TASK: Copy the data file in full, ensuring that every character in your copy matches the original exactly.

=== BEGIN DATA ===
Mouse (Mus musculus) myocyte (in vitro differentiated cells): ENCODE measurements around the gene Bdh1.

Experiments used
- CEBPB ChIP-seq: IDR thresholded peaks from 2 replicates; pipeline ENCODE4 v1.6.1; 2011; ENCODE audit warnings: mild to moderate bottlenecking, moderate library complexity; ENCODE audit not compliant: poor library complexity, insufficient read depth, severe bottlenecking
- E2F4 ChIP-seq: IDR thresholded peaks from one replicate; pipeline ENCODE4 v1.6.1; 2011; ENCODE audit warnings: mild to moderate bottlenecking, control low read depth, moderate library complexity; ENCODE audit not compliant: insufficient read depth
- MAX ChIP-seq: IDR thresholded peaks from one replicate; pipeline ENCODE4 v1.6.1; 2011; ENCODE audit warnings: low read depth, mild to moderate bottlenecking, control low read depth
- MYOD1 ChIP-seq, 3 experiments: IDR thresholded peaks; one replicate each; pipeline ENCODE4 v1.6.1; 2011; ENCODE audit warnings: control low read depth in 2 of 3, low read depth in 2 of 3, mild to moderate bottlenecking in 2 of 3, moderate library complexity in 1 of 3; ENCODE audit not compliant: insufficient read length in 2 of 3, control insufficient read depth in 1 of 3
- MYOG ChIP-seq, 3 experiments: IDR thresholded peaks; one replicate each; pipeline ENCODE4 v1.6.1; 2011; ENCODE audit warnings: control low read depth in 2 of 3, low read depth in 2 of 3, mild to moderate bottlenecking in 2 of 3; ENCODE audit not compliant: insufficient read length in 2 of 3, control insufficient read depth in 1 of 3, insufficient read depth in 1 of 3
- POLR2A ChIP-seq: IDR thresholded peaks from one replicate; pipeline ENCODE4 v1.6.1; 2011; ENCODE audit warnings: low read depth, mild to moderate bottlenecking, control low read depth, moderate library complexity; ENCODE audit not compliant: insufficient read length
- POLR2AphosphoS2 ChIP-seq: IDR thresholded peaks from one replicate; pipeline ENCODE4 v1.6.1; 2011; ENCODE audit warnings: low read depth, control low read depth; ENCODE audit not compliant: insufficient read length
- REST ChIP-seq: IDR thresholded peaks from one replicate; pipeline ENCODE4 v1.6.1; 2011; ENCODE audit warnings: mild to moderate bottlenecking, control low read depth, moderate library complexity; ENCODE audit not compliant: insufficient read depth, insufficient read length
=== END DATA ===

Mouse (Mus musculus) myocyte (in vitro differentiated cells): ENCODE measurements around the gene Bdh1.

Experiments used
- CEBPB ChIP-seq: IDR thresholded peaks from 2 replicates; pipeline ENCODE4 v1.6.1; 2011; ENCODE audit warnings: mild to moderate bottlenecking, moderate library complexity; ENCODE audit not compliant: poor library complexity, insufficient read depth, severe bottlenecking
- E2F4 ChIP-seq: IDR thresholded peaks from one replicate; pipeline ENCODE4 v1.6.1; 2011; ENCODE audit warnings: mild to moderate bottlenecking, control low read depth, moderate library complexity; ENCODE audit not compliant: insufficient read depth
- MAX ChIP-seq: IDR thresholded peaks from one replicate; pipeline ENCODE4 v1.6.1; 2011; ENCODE audit warnings: low read depth, mild to moderate bottlenecking, control low read depth
- MYOD1 ChIP-seq, 3 experiments: IDR thresholded peaks; one replicate each; pipeline ENCODE4 v1.6.1; 2011; ENCODE audit warnings: control low read depth in 2 of 3, low read depth in 2 of 3, mild to moderate bottlenecking in 2 of 3, moderate library complexity in 1 of 3; ENCODE audit not compliant: insufficient read length in 2 of 3, control insufficient read depth in 1 of 3
- MYOG ChIP-seq, 3 experiments: IDR thresholded peaks; one replicate each; pipeline ENCODE4 v1.6.1; 2011; ENCODE audit warnings: control low read depth in 2 of 3, low read depth in 2 of 3, mild to moderate bottlenecking in 2 of 3; ENCODE audit not compliant: insufficient read length in 2 of 3, control insufficient read depth in 1 of 3, insufficient read depth in 1 of 3
- POLR2A ChIP-seq: IDR thresholded peaks from one replicate; pipeline ENCODE4 v1.6.1; 2011; ENCODE audit warnings: low read depth, mild to moderate bottlenecking, control low read depth, moderate library complexity; ENCODE audit not compliant: insufficient read length
- POLR2AphosphoS2 ChIP-seq: IDR thresholded peaks from one replicate; pipeline ENCODE4 v1.6.1; 2011; ENCODE audit warnings: low read depth, control low read depth; ENCODE audit not compliant: insufficient read length
- REST ChIP-seq: IDR thresholded peaks from one replicate; pipeline ENCODE4 v1.6.1; 2011; ENCODE audit warnings: mild to moderate bottlenecking, control low read depth, moderate library complexity; ENCODE audit not compliant: insufficient read depth, insufficient read length